In her 23-year career in costume design, Mary Zophres has worked for the biggest directors in the business, outfitting all manner of stars on their films. Having garnered her second Oscar nomination for her work on “La La Land,” Zophres spoke with Variety about inspirations for the film, her long-term collaboration with the Coen brothers, and George Clooney messing around with his outfit on the “Hail, Caesar!” set.

“La La Land” was inspired by old Hollywood and French musicals; did you apply similar techniques that they used back then to your costume design for the movie?
I wasn’t around in the heyday of Hollywood, but I’m sure they had conversations like the ones we had [when they were making] movies like “Young Girls of Rochefort,” because the synchronicity of the shots and the dance numbers and the color, it doesn’t happen accidentally. But we had the advantage of modern technology because when we find the right fabric, we can just email it to the art department to demonstrate the desired color. Making it was fast and furious and magical, and I think it shows in the final product. There was a synchronicity of the art and other departments that was definitely on purpose.

You worked with Emma Stone on “Gangster Squad,” and then after “La La Land” on the upcoming Billie Jean King/Bobby Riggs movie “Battle of the Sexes.”
We did “Battle of the Sexes” a couple months after “La La Land” wrapped, and talk about a transformation! Emma packed on pounds and muscle and it was kinda fun. She worked so hard to prepare for “Battle of the Sexes,” and in fact we had to do an additional insert, a little montage bit, for “La La Land” right after “Battle of the Sexes,” and we had to cover Emma’s shoulders and her biceps because she was bulked up; she wasn’t like that at all for Mia. It’s funny, we joked that if it seems too much like Mia, it’s definitely wrong for Billie Jean.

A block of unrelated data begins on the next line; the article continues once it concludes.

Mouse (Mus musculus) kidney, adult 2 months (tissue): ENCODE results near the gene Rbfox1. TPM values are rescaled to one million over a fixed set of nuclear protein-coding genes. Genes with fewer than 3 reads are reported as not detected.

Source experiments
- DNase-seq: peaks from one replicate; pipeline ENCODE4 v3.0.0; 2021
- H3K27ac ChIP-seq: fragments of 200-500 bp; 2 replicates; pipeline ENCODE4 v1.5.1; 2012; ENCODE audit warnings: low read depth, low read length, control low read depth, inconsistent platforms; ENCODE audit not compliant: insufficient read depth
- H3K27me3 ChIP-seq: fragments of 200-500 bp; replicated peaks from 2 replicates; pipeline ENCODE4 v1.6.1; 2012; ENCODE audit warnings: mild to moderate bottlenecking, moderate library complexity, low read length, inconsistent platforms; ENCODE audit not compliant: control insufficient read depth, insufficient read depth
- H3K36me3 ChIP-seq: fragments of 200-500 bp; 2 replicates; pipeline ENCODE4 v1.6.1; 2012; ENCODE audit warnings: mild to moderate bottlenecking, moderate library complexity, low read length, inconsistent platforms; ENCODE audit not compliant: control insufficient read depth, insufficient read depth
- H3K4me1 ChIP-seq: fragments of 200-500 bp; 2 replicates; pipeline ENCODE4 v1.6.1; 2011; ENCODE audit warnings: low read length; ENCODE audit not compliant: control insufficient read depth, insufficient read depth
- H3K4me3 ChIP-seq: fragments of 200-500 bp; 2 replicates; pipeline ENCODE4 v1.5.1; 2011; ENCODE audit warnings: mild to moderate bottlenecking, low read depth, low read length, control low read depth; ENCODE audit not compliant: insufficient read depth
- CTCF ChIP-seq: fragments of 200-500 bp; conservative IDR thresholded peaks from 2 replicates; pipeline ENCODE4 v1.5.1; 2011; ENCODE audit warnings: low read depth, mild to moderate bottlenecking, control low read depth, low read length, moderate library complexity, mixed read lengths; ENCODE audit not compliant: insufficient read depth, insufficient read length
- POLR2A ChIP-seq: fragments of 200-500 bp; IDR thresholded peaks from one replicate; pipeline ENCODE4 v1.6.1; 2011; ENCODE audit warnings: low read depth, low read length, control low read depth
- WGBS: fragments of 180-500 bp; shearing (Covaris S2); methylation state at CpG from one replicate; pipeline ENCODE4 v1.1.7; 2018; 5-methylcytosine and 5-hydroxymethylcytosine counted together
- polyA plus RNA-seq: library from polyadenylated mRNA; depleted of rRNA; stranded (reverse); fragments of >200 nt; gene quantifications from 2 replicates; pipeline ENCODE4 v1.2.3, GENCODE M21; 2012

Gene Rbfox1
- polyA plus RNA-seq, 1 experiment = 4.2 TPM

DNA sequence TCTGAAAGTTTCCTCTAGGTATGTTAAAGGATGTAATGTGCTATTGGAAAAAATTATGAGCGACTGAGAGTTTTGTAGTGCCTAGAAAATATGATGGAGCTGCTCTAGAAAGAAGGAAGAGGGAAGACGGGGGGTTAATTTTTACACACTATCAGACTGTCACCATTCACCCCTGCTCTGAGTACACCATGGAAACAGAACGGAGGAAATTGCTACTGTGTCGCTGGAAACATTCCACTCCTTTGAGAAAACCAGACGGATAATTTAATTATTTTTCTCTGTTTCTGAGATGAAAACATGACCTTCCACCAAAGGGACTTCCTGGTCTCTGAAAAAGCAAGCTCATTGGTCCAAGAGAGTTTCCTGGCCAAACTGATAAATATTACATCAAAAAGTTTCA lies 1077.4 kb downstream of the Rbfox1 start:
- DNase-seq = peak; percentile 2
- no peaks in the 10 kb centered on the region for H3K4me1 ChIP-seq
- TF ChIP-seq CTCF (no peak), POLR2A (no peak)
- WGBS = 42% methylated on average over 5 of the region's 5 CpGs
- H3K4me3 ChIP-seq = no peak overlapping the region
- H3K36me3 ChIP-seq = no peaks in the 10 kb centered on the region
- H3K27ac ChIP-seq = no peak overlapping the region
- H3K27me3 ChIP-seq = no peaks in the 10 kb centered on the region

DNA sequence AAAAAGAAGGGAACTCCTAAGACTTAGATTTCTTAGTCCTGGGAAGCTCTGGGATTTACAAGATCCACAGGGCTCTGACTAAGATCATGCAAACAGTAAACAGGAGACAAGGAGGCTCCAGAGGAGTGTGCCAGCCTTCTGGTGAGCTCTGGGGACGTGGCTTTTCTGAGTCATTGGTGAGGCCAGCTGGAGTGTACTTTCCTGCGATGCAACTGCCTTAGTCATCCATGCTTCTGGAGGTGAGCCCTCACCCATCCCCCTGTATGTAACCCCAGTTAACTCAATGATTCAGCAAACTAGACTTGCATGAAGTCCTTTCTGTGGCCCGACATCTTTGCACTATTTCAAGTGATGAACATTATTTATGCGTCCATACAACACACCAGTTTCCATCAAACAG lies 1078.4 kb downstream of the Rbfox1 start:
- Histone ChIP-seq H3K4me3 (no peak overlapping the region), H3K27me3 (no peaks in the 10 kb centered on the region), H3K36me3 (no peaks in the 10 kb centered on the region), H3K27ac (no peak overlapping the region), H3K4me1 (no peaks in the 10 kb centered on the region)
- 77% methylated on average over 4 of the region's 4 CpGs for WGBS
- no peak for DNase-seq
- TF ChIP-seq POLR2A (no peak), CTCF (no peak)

How comfortable was George Clooney wearing a Roman dress throughout “Hail, Caesar!”?
I think he really enjoyed it to be honest with you. I was impressed with him for him agreeing to wear it for the whole movie. I think Joel and Ethan were amused by the fact he was going to be in this tunic the whole time, and George was joking about it at first, but every time he put it on he never complained, and he would use it as a comedic prop.There was one day when he came out of his cabin and yanked his boxers out of the dress, and he would lift it up and put bits of leather in between his legs, and he used it as part of his physical comedy and that was thrilling for me. When the costume is supposed to be comedic, as it was in this instance, there’s something really gratifying about having a costume work so well like that.